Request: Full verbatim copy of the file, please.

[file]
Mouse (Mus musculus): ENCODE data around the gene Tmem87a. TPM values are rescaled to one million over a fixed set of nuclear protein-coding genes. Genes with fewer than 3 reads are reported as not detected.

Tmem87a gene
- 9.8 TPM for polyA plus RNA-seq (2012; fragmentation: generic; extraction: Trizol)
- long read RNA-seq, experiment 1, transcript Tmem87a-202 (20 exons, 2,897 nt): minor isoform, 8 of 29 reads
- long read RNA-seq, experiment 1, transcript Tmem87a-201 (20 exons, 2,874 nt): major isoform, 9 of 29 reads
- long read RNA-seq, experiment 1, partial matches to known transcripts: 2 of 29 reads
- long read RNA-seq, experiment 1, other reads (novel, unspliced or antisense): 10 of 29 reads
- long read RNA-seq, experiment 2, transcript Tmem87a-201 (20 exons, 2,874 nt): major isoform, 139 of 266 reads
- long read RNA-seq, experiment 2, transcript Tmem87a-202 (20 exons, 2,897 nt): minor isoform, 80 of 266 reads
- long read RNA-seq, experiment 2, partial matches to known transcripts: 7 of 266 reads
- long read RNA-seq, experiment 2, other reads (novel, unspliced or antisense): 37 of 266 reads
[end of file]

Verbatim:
Mouse (Mus musculus): ENCODE data around the gene Tmem87a. TPM values are rescaled to one million over a fixed set of nuclear protein-coding genes. Genes with fewer than 3 reads are reported as not detected.

Tmem87a gene
- 9.8 TPM for polyA plus RNA-seq (2012; fragmentation: generic; extraction: Trizol)
- long read RNA-seq, experiment 1, transcript Tmem87a-202 (20 exons, 2,897 nt): minor isoform, 8 of 29 reads
- long read RNA-seq, experiment 1, transcript Tmem87a-201 (20 exons, 2,874 nt): major isoform, 9 of 29 reads
- long read RNA-seq, experiment 1, partial matches to known transcripts: 2 of 29 reads
- long read RNA-seq, experiment 1, other reads (novel, unspliced or antisense): 10 of 29 reads
- long read RNA-seq, experiment 2, transcript Tmem87a-201 (20 exons, 2,874 nt): major isoform, 139 of 266 reads
- long read RNA-seq, experiment 2, transcript Tmem87a-202 (20 exons, 2,897 nt): minor isoform, 80 of 266 reads
- long read RNA-seq, experiment 2, partial matches to known transcripts: 7 of 266 reads
- long read RNA-seq, experiment 2, other reads (novel, unspliced or antisense): 37 of 266 reads